|Queen of Álengiamark|
|Reign||1st November, 1201 - December 1225|
|Born|| February 1166 |
|Died|| December 1225 |
|Spouse|| Birgir Gudjónsson|
|Issue|| Frida Birgirsdottír|
The eldest daughter of Iofridr, Eydis restored peace to Álengiamark after the civil war period. During her reign Álengsk military power was projected outwards into the largely un-tamed Leifian North-East however she did little to stop the decentralisation of political power at home.
After the Vinlanders had captured St. Hafdiss and executed the usurper Yrsa I, Iofridr and Eydis travelled to Álengiamark to restore Eiriksdottír, and Althing, rule. Iofridr returned to Vinland not long after being crowned, leaving Eydis to be her regent. Union between the two states was out of the question as it was felt that the Norse colonies were too spread out as it was and unified government would be essentially impossible.
Governing Álengiamark was almost impossible as it was. Eydis however, was the best candidate for the job. While her sisters ruling in Vinland could rely on earls who were more of less united, Eydis faced a deeply divided nobility. Although the civil war had exhausted much of their energies it still took all of her diplomacy and skill to carry through even the smallest policies of unity. To rebalance the Álthing she rolled back the pro-Suderfolk laws that had been introduced during Yrsa I's short reign and by 1203 the entire country was once again turning out for the Althing. Contemporary chronicles and sagas praise her as being extremely clever. She is said to have spoken Vinlandic, Danish, Latin, Beothukic (Vinlandic Skraeling), Quiripi and Passamaquoddy and could best anyone at games of skill.
In 1206 her sister Thorey II was killed in a hunting accident. Their next youngest sister, Kristjana I, appeared to seize the Vinlandic throne with undue haste and it was soon rumoured that she and her lover the Earl of Konunglegursaey had arranged the 'accident'. Eydis prepared for an invasion however was forced to abandon plans thanks to resurgent Kanien'gehaga. This event soured relations between the sisters and two states for decades to come.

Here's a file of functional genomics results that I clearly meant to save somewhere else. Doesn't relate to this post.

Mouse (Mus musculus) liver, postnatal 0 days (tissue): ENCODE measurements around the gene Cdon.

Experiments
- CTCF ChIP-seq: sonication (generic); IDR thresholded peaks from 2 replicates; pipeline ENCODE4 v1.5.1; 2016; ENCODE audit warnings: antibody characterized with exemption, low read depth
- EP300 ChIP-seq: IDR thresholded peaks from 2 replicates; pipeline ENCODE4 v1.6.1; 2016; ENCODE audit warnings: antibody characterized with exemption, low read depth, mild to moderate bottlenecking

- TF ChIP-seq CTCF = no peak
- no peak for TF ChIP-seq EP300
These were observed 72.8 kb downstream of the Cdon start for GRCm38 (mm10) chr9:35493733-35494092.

Partially to counter Kristjana I and Vinland's seizure of what would soon become Fjallasay Eydis began to specifically target the Fraeburt Votnum. Rather than the tentative campaigns of Elisiv's reign the new campaigns looked for decisive victories that would put the neighbours off their raids. Well managed set-piece battles against the tribes now forming the Six Nations broke their control of the Kanien'gehaga River (though the Kanien'gehaga themselves remained stubbornly unbowed). This culminated in 1210 when the Wenro tribe on the South coast of Ontario Vatn, previously picked on by their neighbours, became an Álengsk protectorate (the future Ontario Fylk). This was mostly Eydis's doing as judicious bargaining and marriages had convinced its chief to ally, then formally accept protection. He was made an earl and its peoples a part, though often absent part, of the Althing. The yearly campaigning season would soon form a pattern; a host would be drawn together at St. Hafdiss in the spring, travel to Margirhaedeyja to pick up further men and supplies then campaign against the northern tribes. Resting in Ontario for midsummer the campaign would then turn against the tribes to the west and south; Eriac, Aniyunwiyan and others. On some years the host reached as far as the Yesan. This unified armed action forged a feeling that together the county was powerful, and certainly amongst its neighbours generated a fear of Álengsk military power. However at home away from the battles the country continued to fall apart.
To lure the earls and towns back to the Althing Eydis restated the various laws that allowed them to raise their own taxation and militia. Once the yearly campaigns proved so successful she attempted to back-pedal and re-centralise the organs of state. At this point however the lords would dig their heels in. Mistrust was still very much rampant. And Eydis probably knew if she ever dared to use the yearly Álengsk army against the earls or the towns she'd probably face another civil war.
While relations had deteriorated with Vinland this did not stop settlers from Vinland travelling southwards to join Álengiamark's growing prosperity. With the end of the pro-Suderfolk laws the entire country was open to settlement and as the raids from the Suderfolk became less common the farms multiplied. Previously Norse farmers had only really settled along the coast of Sudervik Fylk and around St. Hafdiss. Now the interior was much more open. The new settlers certainly had no allegiance to any Álengsk earl or city or abbey so only helped fuel the divisions as the lords attempted to extend their control over new settlements. And while the populations did not immediately mix the spread of settlement certainly helped the blending of peoples, culture and language in future generations.
Eydis married twice and had 11 children, many of whom were married off to prominent nobles in the name of forging internal alliances. She would be succeeded by her eldest surviving daughter Frida.